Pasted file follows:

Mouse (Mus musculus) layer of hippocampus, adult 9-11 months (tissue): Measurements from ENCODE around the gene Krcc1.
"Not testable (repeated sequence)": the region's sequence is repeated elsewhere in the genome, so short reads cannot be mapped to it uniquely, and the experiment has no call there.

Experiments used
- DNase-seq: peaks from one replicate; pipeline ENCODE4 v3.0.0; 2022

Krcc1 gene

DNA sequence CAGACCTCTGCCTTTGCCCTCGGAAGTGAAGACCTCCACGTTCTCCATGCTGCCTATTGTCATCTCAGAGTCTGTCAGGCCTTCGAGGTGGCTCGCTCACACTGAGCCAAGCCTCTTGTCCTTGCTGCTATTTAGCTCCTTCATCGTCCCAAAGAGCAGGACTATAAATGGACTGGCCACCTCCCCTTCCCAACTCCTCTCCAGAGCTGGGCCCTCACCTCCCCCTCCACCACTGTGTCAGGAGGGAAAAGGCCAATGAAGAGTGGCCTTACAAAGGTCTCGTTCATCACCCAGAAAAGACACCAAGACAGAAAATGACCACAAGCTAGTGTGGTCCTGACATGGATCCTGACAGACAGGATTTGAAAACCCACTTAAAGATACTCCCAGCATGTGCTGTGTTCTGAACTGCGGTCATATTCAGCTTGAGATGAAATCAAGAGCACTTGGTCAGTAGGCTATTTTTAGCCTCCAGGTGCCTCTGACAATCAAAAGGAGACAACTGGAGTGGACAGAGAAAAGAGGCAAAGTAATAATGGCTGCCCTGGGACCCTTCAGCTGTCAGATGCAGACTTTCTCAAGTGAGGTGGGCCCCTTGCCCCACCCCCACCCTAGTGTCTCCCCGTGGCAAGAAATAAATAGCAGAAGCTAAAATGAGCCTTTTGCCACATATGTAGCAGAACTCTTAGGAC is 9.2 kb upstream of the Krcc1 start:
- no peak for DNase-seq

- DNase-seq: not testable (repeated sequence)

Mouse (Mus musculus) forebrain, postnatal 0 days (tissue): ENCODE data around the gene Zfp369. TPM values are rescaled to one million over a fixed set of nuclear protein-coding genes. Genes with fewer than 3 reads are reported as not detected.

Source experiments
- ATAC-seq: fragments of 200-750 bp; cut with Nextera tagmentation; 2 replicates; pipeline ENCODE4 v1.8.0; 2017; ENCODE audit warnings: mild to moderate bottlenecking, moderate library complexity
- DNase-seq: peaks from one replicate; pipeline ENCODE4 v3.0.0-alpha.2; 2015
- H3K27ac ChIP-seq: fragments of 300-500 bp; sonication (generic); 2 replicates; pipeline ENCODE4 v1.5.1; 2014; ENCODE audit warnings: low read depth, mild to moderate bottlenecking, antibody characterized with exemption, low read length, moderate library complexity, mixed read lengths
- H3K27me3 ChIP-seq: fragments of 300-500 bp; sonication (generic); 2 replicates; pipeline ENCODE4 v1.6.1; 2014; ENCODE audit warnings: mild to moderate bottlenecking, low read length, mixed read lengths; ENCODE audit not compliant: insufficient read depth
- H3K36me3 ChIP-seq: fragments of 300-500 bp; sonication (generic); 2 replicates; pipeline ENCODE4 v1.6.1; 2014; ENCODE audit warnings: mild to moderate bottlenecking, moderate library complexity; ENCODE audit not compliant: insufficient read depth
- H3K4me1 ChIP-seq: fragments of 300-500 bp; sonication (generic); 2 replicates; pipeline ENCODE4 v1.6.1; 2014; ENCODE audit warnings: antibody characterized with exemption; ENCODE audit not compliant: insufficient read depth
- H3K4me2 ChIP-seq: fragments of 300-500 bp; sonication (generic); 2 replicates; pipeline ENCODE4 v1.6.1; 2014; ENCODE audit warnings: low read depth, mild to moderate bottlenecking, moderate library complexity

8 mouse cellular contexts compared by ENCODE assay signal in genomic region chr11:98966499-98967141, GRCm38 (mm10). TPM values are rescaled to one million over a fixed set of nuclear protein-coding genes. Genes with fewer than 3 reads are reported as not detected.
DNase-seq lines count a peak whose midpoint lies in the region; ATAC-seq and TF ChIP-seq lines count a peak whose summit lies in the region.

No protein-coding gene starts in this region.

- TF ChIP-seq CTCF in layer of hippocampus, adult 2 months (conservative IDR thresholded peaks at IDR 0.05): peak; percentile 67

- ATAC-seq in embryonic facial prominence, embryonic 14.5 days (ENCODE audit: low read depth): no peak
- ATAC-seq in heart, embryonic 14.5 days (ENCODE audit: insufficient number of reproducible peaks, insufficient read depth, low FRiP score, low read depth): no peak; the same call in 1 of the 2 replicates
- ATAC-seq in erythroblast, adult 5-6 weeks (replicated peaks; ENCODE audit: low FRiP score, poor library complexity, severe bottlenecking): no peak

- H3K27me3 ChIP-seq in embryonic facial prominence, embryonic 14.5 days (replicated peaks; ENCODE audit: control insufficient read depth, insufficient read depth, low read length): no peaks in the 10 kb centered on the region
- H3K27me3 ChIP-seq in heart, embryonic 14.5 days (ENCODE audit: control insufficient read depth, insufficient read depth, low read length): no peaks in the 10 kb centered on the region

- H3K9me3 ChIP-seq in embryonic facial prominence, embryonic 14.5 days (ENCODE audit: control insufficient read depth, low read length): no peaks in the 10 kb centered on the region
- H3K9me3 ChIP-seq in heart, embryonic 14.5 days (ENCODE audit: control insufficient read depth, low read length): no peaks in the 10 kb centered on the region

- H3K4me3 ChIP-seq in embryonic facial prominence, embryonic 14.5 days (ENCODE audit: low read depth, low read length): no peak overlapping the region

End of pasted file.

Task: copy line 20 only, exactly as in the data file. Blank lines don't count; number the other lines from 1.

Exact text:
No protein-coding gene starts in this region.